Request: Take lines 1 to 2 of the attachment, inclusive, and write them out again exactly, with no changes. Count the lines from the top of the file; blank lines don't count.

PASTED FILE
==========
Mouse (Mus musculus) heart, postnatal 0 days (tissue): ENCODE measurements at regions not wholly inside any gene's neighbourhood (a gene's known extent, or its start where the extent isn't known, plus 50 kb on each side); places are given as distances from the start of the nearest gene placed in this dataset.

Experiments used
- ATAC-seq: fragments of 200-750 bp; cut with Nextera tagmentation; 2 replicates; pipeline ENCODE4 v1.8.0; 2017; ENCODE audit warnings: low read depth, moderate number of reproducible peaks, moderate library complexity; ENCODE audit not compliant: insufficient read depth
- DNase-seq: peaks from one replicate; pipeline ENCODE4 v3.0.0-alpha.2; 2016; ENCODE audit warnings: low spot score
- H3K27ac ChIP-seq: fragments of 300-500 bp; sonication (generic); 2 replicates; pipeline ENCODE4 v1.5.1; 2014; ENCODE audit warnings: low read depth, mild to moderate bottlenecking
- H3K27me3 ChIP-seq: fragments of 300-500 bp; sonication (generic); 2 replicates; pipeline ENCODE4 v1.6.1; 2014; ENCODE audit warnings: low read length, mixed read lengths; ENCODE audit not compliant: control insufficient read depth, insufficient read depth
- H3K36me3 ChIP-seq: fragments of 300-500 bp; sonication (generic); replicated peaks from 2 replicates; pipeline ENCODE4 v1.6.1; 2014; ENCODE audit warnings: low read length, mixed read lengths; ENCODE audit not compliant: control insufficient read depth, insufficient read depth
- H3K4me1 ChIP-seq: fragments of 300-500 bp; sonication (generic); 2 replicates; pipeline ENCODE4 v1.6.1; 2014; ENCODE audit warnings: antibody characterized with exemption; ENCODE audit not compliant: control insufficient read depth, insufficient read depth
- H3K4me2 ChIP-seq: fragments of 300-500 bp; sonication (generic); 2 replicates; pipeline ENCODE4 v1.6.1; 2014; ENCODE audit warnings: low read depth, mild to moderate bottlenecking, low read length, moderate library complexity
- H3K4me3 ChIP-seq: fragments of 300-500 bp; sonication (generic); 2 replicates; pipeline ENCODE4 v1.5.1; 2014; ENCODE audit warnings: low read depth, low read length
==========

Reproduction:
Mouse (Mus musculus) heart, postnatal 0 days (tissue): ENCODE measurements at regions not wholly inside any gene's neighbourhood (a gene's known extent, or its start where the extent isn't known, plus 50 kb on each side); places are given as distances from the start of the nearest gene placed in this dataset.

Experiments used